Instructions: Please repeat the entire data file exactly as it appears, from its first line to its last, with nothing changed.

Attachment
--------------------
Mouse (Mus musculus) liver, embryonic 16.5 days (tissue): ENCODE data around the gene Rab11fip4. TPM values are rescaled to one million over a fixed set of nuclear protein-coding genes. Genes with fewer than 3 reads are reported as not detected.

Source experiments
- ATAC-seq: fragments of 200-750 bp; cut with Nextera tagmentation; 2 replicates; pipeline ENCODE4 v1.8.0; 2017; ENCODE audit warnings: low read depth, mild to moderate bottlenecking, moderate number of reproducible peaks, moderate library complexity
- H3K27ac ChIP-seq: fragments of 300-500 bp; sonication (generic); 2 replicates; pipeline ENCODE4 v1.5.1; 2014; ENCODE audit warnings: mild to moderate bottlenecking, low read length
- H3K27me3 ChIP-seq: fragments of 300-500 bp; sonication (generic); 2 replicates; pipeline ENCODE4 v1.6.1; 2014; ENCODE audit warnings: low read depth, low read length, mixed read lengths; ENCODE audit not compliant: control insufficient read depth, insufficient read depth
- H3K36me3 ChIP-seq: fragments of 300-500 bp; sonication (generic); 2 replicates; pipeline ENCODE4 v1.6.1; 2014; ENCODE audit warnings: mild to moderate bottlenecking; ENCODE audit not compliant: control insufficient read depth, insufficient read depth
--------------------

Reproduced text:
Mouse (Mus musculus) liver, embryonic 16.5 days (tissue): ENCODE data around the gene Rab11fip4. TPM values are rescaled to one million over a fixed set of nuclear protein-coding genes. Genes with fewer than 3 reads are reported as not detected.

Source experiments
- ATAC-seq: fragments of 200-750 bp; cut with Nextera tagmentation; 2 replicates; pipeline ENCODE4 v1.8.0; 2017; ENCODE audit warnings: low read depth, mild to moderate bottlenecking, moderate number of reproducible peaks, moderate library complexity
- H3K27ac ChIP-seq: fragments of 300-500 bp; sonication (generic); 2 replicates; pipeline ENCODE4 v1.5.1; 2014; ENCODE audit warnings: mild to moderate bottlenecking, low read length
- H3K27me3 ChIP-seq: fragments of 300-500 bp; sonication (generic); 2 replicates; pipeline ENCODE4 v1.6.1; 2014; ENCODE audit warnings: low read depth, low read length, mixed read lengths; ENCODE audit not compliant: control insufficient read depth, insufficient read depth
- H3K36me3 ChIP-seq: fragments of 300-500 bp; sonication (generic); 2 replicates; pipeline ENCODE4 v1.6.1; 2014; ENCODE audit warnings: mild to moderate bottlenecking; ENCODE audit not compliant: control insufficient read depth, insufficient read depth